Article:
Taraborrelli’s book also acted as a sort of surrogate parent for me, teaching me about the sad realities of life. As much as you want to love Francis, there are challenges to that. Like any gargantuan personage, Frank was not without his warts. Taraborrelli pulls no punches in describing Frank’s womanizing, his propensity for rage and his ability to freeze people out for slights, real or imagined. For example; Frank refused to leave Zsa Zsa Gabor’s home until she capitulated to his advances. Peter Lawford broke the news to Frank that President Kennedy would not be staying at Frank’s Palm Springs home after all and Frank never spoke to Lawford again. Which brings to mind Taraborrelli’s excellent reporting of Sinatra’s relationship with JFK and with Sam Giancana and how the three intersected.

FS – scars visible here, too – plots with JFK, whom they called “Chickie Baby”.

The only little niggling negative about this book is no fault of the author’s. Behind the Legend was published barely a year before Sinatra died. Although, Taraborrelli has updated the book twice since it was first published this original publication does not contain any reporting on Frank’s death. It does however do well in relating Frank’s mellow last years. Some great episodes related here include the time Frank had Bob Dylan and Bruce Springsteen over and the three got drunk on Jack Daniels. Without giving away the whole story, Frank was thrilled with this particular dinner party: “We should have those two over more often. Forget Steve and Eydie. I’m sick of ’em. Let’s have Dylan and Springsteen over once a month”. Wife Barbara’s response? “Over my dead body”.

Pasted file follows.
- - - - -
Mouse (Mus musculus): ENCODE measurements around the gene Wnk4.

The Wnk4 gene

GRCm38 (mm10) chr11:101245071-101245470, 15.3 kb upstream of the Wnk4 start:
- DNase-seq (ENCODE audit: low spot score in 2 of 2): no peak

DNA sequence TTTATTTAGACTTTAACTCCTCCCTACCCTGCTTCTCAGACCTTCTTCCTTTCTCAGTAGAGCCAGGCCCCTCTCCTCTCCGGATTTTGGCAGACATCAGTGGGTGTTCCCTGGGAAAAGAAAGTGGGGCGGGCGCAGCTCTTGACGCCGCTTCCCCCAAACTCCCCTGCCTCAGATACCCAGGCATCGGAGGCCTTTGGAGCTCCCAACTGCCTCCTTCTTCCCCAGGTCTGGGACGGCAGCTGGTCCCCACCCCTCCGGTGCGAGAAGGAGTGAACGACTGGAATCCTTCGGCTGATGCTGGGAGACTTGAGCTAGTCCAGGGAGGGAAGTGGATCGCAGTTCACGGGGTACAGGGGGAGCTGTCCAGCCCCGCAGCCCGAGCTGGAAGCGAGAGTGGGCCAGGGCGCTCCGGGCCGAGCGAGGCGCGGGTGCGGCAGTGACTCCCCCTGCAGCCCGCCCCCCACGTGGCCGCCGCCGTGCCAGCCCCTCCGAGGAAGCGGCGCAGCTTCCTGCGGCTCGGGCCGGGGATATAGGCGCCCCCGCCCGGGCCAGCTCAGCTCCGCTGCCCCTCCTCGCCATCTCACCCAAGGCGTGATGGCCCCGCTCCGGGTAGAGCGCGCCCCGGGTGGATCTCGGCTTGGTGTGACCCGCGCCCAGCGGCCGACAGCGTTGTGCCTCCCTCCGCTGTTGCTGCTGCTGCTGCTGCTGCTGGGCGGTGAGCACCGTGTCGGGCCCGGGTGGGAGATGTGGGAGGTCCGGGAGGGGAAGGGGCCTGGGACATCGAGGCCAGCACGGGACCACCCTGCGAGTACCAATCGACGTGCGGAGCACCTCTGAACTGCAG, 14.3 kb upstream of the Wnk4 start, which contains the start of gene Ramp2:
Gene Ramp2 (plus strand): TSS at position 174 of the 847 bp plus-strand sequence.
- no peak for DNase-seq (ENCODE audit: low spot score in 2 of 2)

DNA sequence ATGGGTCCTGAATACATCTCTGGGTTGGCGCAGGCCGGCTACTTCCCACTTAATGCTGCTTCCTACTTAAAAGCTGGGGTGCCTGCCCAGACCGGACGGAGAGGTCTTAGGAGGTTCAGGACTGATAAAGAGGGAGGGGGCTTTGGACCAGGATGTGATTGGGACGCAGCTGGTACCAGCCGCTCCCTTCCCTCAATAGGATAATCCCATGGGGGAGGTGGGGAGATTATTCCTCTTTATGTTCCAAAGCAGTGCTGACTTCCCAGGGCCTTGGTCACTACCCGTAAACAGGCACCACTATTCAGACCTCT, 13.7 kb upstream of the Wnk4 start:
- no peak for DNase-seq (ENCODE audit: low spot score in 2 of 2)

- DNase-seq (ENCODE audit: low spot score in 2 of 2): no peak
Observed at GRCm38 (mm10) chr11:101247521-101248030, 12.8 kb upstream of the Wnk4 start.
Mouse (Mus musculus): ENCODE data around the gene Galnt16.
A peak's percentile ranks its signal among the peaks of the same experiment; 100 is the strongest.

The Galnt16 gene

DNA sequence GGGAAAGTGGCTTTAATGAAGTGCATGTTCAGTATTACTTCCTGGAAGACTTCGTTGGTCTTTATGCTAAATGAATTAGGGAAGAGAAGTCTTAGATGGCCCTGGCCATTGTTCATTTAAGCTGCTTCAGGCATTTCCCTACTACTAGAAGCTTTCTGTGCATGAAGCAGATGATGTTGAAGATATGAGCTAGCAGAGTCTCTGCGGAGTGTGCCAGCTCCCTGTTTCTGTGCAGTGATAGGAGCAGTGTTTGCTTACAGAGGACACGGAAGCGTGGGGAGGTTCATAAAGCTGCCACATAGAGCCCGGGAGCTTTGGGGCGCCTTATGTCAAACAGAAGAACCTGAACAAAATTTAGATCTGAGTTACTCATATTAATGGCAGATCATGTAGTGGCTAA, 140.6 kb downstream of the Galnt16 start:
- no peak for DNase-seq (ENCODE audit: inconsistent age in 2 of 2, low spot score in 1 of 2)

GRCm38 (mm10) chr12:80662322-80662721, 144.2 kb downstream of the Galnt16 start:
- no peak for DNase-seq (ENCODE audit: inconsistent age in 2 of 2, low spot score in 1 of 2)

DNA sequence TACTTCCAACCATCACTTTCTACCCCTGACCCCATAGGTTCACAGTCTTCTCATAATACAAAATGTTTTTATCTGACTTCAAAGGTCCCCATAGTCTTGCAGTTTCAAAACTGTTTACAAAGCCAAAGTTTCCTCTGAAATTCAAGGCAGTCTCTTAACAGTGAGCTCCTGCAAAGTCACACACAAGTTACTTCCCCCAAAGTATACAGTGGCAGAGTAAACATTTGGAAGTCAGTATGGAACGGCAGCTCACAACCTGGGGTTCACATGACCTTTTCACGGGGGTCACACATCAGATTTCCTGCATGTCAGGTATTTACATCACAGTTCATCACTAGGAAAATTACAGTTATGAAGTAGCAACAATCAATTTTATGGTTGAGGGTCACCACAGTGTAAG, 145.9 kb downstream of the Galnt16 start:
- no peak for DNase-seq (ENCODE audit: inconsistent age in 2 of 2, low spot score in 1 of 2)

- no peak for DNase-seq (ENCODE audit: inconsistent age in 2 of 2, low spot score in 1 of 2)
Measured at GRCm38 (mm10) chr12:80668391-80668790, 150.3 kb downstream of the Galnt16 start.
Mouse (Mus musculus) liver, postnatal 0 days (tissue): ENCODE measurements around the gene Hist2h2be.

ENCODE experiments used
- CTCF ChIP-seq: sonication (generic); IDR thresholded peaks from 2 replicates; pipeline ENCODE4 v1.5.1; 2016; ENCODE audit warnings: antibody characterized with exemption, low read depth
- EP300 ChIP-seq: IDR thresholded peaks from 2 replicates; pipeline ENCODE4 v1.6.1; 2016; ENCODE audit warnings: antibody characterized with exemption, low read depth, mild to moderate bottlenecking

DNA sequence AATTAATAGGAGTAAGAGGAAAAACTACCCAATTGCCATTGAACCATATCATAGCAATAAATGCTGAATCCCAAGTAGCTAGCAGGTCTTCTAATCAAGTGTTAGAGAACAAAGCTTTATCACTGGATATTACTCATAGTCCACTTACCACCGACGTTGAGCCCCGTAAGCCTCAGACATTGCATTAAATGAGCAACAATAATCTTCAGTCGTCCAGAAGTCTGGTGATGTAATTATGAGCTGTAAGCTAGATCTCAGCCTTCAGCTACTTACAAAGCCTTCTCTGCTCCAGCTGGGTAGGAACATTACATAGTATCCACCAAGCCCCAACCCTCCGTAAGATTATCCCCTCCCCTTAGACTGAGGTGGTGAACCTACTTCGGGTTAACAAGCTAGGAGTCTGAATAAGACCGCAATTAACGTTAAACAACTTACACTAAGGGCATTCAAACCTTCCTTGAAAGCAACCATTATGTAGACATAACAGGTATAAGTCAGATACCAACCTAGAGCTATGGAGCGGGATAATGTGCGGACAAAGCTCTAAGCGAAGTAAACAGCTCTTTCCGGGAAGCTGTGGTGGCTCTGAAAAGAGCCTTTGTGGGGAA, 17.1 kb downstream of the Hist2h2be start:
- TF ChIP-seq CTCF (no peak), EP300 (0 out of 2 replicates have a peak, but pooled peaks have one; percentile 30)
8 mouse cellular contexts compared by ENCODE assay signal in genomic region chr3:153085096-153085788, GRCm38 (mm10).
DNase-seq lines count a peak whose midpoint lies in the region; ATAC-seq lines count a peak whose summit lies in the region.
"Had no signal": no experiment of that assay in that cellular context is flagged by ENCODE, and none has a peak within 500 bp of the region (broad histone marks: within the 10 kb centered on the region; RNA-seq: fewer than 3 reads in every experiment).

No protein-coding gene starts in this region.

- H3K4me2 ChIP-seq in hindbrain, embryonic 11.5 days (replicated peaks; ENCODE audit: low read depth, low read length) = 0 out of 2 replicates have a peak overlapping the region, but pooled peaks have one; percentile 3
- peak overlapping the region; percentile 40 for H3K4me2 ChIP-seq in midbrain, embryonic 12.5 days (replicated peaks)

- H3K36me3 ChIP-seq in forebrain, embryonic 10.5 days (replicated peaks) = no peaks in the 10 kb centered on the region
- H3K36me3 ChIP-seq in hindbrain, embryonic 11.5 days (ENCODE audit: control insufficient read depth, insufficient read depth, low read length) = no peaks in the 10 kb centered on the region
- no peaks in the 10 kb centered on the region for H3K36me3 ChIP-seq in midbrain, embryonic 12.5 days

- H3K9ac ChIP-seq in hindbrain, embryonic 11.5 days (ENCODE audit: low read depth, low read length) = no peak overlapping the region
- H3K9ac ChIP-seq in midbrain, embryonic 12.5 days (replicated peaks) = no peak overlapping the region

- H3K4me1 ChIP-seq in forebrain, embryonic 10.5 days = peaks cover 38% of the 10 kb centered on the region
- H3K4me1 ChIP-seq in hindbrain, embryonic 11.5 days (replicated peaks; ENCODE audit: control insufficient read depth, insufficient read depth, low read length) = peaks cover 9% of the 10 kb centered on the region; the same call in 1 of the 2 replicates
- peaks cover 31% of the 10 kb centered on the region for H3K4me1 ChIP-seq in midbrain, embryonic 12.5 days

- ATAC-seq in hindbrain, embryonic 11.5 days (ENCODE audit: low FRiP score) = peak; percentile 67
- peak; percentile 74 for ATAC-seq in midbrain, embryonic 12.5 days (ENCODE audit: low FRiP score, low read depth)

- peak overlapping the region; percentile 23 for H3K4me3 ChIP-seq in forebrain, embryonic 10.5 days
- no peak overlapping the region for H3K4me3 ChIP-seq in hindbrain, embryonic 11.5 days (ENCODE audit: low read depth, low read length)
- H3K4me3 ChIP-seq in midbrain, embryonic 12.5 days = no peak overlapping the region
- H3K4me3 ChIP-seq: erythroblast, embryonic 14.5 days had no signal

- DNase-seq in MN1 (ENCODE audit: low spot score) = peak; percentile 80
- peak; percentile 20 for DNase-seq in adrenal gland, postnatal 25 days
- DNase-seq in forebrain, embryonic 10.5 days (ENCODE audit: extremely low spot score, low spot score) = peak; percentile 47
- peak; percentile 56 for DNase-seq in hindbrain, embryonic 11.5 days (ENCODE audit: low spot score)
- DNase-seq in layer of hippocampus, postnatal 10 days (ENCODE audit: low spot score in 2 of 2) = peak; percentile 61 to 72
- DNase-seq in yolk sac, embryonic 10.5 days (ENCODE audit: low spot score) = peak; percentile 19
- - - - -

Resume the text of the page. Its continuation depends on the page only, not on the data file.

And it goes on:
Since Behind the Legend, J. Randy Taraborrelli has published books on Madonna, Princess Grace, Elizabeth Taylor, Marilyn Monroe and the Hilton family. His latest books have tackled Jackie Onassis and her family and the “new generation” of Kennedy’s, namely John, Jr. and his wife, Caroline. His books on Camelot and Marilyn Monroe have been made into TV movies. He is is indeed a prolific biographer. And like the author we looked at last month, Tom Lisanti, Taraborrelli is active on social media and I have been happy to interact with him on Twitter.


I can highly recommend Sinatra: Behind the Legend by J. Randy Taraborrelli as a starting point for learning about Frank Sinatra’s life. The book is available at Mr. Taraborrelli’s website and at AbeBooks. To hear my review of this book on the Cocktail Nation, click here.



  1. Very interesting to consider the deep complexities of Sinatra as a man. I’ve read quite a bit of stuff that isn’t flattering, yet you see the sincerity in people like Tony Bennett, James Stewart and even Princess Grace of Monaco when they publicly paid tribute. Not sure if this is true, but I read that when ‘Elvis What happened?’ was about to be published, Sinatra reached out to Elvis to see if there was anything he could do to help. He also said something along the lines of ” Don’t let the bastards kill you.” Not sure where I read this, it might even have been in Guralnick’s Careless Love.

    Sinatra for me is the embodiment of what makes mid-twentieth century American history so endlessly fascinating.

    • Yes, that’s true about FS reaching out to King, offering to have the publication quashed. And I agree with what you say about FS; it may be “common” of us to say so but he is the pinnacle and the embodiment of our retro pursuits. Thanks for your comments.

  2. Thank you for this, Gary. I really appreciate it. Would love for you to read the most recent update. It’s actually a rewrite more than an update since that first edition of Sinatra came out more than 20 years ago. Thank you for this shout out. I loved writing about Frank! That was a great time for me and I hope it showed in the work.

    • I’m grateful you took the time to read my review, sir, and glad you liked it. During my research I noticed you had updated the book – twice I think? I would love to have a newer edition but not sure if I can get it in Canada?? Thanks again and keep up the good work!